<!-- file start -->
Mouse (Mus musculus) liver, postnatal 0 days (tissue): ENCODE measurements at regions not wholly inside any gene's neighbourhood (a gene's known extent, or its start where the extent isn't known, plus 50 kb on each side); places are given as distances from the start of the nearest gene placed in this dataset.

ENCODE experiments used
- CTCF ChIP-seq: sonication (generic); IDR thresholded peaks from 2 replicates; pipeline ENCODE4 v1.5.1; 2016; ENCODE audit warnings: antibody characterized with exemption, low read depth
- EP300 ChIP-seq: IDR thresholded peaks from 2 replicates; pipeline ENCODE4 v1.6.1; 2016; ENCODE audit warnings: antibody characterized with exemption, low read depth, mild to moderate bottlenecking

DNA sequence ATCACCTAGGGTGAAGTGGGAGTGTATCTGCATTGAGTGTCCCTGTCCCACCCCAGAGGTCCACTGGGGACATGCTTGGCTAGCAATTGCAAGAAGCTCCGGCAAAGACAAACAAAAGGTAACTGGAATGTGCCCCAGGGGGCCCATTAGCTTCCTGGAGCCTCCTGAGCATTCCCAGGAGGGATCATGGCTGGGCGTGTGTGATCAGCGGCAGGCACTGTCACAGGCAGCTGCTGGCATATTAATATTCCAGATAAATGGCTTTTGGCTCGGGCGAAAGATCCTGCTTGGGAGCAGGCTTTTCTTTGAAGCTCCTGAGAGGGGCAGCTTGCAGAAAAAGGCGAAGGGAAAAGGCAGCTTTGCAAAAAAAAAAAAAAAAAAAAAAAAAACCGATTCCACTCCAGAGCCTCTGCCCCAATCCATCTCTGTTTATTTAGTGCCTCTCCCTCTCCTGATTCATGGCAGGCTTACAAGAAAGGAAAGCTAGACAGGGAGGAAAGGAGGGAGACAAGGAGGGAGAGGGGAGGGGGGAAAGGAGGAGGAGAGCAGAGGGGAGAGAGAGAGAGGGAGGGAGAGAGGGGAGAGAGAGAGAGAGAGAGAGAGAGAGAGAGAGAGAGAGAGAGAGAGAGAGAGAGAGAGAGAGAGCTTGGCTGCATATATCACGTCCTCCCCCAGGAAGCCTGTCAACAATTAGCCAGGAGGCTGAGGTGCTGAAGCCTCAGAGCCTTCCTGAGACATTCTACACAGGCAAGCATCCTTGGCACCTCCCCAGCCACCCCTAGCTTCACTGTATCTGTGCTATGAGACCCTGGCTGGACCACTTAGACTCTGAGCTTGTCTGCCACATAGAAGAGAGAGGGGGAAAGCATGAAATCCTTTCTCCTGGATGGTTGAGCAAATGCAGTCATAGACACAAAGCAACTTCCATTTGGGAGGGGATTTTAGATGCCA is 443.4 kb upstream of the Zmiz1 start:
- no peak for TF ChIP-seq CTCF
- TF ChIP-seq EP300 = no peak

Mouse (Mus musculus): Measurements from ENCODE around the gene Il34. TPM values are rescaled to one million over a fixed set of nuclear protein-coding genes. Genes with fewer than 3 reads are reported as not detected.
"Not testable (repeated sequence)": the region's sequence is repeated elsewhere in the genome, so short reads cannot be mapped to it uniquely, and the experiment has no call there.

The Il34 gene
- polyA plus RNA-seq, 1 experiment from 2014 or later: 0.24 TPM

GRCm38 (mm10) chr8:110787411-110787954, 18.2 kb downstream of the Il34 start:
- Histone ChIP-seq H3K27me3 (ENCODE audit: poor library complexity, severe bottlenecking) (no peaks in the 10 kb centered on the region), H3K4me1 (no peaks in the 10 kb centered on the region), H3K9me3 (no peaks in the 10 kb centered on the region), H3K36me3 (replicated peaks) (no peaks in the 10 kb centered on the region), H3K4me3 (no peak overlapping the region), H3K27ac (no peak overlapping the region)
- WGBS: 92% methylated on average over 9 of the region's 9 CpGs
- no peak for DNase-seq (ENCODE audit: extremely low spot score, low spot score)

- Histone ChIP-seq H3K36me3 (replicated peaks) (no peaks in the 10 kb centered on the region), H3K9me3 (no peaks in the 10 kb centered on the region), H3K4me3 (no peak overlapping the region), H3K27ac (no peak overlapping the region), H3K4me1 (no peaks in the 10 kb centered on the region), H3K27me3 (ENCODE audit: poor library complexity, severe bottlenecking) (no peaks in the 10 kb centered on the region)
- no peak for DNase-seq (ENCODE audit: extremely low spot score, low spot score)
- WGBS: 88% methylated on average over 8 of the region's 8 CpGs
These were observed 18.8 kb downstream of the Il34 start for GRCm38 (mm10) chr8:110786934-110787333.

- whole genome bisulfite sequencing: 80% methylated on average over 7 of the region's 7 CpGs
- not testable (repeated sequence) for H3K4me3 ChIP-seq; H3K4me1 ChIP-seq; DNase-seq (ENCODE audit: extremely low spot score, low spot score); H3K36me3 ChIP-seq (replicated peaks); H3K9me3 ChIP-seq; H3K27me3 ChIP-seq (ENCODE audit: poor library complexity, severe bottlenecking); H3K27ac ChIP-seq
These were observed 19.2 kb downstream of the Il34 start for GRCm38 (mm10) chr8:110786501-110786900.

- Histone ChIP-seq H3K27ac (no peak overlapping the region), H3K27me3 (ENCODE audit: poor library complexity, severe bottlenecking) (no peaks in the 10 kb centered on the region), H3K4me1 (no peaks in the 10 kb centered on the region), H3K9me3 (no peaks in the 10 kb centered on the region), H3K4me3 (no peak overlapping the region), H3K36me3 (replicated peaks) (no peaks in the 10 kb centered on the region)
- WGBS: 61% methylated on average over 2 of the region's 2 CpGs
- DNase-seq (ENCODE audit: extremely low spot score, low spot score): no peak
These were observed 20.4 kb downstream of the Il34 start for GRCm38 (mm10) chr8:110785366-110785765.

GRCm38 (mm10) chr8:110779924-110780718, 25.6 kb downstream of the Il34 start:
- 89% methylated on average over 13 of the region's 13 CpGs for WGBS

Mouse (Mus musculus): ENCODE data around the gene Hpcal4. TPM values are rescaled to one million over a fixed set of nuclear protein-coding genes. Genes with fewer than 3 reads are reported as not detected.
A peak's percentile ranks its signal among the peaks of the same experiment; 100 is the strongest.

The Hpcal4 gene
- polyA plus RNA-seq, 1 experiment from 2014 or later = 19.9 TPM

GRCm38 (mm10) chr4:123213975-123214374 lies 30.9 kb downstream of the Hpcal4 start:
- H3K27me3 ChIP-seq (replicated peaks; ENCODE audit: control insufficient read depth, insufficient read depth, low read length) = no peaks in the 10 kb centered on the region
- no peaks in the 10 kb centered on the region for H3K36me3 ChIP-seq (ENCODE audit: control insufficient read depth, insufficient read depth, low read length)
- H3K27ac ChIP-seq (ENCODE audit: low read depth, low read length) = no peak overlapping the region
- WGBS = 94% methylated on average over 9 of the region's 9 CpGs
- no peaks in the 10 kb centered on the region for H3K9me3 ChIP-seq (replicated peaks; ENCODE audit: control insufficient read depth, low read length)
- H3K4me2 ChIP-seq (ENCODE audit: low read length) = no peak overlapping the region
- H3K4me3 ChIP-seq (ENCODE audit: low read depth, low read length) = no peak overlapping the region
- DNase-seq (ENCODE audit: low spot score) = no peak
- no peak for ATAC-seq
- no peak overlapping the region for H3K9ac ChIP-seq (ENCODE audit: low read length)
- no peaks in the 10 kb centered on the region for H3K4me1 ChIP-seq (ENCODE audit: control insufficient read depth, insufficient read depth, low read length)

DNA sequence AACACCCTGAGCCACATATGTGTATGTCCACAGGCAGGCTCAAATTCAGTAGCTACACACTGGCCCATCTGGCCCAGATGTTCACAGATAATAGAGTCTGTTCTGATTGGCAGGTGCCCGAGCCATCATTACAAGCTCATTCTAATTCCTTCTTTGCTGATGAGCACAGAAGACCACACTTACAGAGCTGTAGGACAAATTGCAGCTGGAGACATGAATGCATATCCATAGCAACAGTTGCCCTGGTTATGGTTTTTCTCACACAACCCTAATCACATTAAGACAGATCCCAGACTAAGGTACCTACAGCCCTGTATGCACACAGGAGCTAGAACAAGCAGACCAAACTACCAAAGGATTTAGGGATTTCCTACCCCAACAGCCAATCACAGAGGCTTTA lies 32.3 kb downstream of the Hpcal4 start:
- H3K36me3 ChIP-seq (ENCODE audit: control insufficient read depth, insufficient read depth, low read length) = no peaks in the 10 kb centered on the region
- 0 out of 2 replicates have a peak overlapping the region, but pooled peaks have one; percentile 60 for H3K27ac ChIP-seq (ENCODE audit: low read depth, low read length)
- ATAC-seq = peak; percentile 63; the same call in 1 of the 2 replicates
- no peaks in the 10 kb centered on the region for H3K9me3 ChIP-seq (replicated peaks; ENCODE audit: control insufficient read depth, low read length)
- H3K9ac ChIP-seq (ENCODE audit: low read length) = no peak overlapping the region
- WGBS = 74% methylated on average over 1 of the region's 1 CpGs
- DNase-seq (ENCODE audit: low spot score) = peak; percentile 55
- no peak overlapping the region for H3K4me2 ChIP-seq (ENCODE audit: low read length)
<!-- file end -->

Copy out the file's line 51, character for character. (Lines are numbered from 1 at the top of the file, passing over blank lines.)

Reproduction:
- WGBS = 74% methylated on average over 1 of the region's 1 CpGs